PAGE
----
I received an e-mail late last night from a scholar in Europe wondering if we'll be hearing more about network neutrality in the next Congress as a result of Democratic gains there. Short answer: yes. But it's really more complicated than that. I'd invite readers to share their own speculation on what will happen with NN in the next Congress in the comments field below; above that field I'll share my own thoughts.
First, a down-and-dirty handicapping. We know the Dems have the House. House Telecom Subcommittee Chairman Markey (D-Mass.) will delight in regaining his old title after such a long wait and will introduce net neutrality legislation, either stand-alone or as part of a larger bill. Full Committee Chairman Dingell (D-Mich.), who never really accepted his move to the minority, will find the votes to clear it out of committee. It will be up to Speaker Nancy Pelosi (D-Cal.) whether it gets a floor vote and party endorsement; let's see, she's a liberal from San Francisco whose husband became wealthy thanks to Silicon Valley investments and who has Google, Yahoo! and eBay right down the street. The bill clears the House.
If the Senate splits and adopts a 2001-style power-sharing arrangement, I think a net neutrality bill also gets out of Senate Commerce; it's almost guaranteed if the Dems win both Virginia and Montana and take the majority. But does it clear the full Senate? My old boss Harry Reid (D-Nev.) has voiced support for net neutrality, but he knows he'd face a cloture burden (60 votes) just like Ted Stevens (R-Alaska) has faced this Congress with a communications regulatory reform bill containing net neutrality provisions most Democrats feel are insufficient. Reid also has to know that President Bush can be expeccted to discover his veto power and might veto a stand-alone net neutrality bill even if it cleared Congress; thus attaching it as a rider to a spending or otherwise essential bill might be the only hope.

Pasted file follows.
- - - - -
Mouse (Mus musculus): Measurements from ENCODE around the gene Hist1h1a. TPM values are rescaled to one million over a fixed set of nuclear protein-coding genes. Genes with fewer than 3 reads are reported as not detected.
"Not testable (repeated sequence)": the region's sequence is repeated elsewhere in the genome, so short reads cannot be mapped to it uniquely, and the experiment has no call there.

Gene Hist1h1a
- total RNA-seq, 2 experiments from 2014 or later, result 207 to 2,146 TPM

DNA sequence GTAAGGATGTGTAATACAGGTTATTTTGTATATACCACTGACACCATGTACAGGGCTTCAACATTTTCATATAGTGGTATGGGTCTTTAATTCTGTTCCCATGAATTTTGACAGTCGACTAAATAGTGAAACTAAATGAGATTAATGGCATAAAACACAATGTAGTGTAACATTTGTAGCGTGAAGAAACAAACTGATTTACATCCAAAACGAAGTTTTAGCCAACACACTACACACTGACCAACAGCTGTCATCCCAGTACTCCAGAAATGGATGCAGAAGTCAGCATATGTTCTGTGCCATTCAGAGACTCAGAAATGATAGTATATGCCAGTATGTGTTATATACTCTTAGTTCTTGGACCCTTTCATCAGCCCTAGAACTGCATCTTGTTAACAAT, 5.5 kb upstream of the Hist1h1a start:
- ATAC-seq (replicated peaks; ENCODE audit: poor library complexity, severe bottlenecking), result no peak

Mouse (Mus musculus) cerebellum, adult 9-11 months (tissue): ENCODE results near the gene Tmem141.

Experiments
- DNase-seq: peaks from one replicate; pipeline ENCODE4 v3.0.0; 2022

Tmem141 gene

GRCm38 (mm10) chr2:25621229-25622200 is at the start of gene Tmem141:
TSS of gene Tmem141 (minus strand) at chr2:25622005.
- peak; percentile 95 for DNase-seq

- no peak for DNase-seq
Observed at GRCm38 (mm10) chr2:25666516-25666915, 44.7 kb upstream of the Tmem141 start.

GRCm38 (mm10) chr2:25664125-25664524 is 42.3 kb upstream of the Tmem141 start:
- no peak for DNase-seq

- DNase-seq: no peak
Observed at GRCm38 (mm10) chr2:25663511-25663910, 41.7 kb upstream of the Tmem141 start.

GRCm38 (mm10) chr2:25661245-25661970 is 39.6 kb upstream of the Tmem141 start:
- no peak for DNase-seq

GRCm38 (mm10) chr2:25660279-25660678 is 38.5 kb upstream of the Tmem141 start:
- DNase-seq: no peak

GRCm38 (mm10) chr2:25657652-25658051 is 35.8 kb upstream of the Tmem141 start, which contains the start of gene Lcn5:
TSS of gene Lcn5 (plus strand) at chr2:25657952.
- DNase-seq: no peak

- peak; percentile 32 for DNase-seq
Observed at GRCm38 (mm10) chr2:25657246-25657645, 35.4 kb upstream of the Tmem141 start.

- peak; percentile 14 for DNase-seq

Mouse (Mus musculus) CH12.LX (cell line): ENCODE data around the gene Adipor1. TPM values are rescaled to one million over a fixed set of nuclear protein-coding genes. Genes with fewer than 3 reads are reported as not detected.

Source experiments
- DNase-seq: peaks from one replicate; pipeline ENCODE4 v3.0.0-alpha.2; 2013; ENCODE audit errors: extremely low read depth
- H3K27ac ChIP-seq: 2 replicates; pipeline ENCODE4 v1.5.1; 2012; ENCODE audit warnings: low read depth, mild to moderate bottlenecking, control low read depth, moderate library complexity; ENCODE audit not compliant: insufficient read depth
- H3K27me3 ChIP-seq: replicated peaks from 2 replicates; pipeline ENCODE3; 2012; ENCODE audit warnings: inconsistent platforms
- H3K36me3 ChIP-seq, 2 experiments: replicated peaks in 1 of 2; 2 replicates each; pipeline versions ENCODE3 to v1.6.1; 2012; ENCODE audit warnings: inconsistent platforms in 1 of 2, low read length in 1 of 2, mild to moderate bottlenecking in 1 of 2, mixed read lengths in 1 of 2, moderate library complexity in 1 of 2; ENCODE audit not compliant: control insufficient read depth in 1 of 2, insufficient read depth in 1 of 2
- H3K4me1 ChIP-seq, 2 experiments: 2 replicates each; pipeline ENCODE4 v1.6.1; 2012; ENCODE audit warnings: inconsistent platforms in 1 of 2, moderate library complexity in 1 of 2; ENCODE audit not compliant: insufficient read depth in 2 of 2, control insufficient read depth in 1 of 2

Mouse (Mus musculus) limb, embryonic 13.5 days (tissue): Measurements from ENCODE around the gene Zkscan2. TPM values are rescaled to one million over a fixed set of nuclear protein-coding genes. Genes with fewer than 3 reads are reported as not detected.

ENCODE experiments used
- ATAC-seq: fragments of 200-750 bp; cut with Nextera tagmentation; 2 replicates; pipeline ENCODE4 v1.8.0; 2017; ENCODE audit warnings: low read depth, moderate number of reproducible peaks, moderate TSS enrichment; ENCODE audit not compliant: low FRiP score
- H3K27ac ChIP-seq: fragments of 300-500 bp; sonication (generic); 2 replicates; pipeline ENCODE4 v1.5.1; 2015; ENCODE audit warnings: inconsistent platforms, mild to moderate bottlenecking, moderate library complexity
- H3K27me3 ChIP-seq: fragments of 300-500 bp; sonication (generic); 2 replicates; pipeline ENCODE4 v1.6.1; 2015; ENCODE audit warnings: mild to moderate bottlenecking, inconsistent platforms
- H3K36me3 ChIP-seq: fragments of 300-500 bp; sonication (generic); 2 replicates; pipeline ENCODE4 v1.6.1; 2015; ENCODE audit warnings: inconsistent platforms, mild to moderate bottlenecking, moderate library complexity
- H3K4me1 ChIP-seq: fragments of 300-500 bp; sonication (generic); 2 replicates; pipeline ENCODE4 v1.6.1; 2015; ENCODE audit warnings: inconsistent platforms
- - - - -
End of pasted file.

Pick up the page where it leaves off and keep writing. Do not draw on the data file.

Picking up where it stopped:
Net neutrality advocates who have been suggesting Stevens would be in the wrong to do that now with his bill presumably would accept Reid doing the same thing for a bill they liked in the next Congress. But the scenario I've painted above is pretty narrow thinking; it's thinking based on a universe where net neutrality is the only thing that matters. If you read some blogs you'd think that was true, but the other day the 463 blog showed us just how little net neutrality was really registering beyond the policy echo-chamber in which we all operate.
Last night Reid said that regardless of how the Senate turns out, he wants to govern from the center. Many -- not all, but many -- of the incoming Democrats in the House and Senate are centrists, and the weekend edition of The Wall Street Journal showed many of them are fans of the free market. I've written in this space that no party has a monopoly on supporting free markets. We've also seen prominent Democrats oppose net neutrality regulations, including former FCC Chairman Bill Kennard and, in an essay published by PFF, Cornell University professor and airline industry deregulator Alfred Kahn (FYI, that essay was cited in an editorial in today's Wall Street Journal). I think if you were to survey congressional Democrats, many may be supporting these Internet regulations because party leaders or committee leaders have suggested they should, but they haven't -- yet -- taken the time to examine the harms to innovation and competition that could come from new regulations.
The net neutrality debate has been pretty polarizing, reflecting our political climate. Perhaps, with Republicans a bit chastized and Democrats realizing they need to convince Americans they can actually lead and not just complain, the atmosphere for discussion of net neutrality can improve. Few if any people advocate any firm using market power to disadvantage consumers. Many are comfortable with the principles former FCC Chairman Michael Powell outlined. Little if any actual harmful discrimination has been demonstrated, and even regulatory proponents -- most of them, anyway -- tend to acknowledge that more competition would ameliorate their concerns. So there is room for constructive dialogue on this issue.
This issue could be a chance for the Democratic leadership in the House to show they respect markets, are not inclined to regulate prophylactically, and can work with members of the other party to ensure both competition and consumer well-being. That solution won't satisfy the shrillest of the shrill in this debate, and it likely won't satisfy some of the corporate titans on either side of the issue, but it might serve markets and the consumers in those markets just fine.
Oh, and they better get it done in 2007, because with 2008 being the first election since 1952 in which neither party has a president or vice president running for the nomination, policy debates are going to be sucked into a vacuum so powerful even David Oreck would be humbled.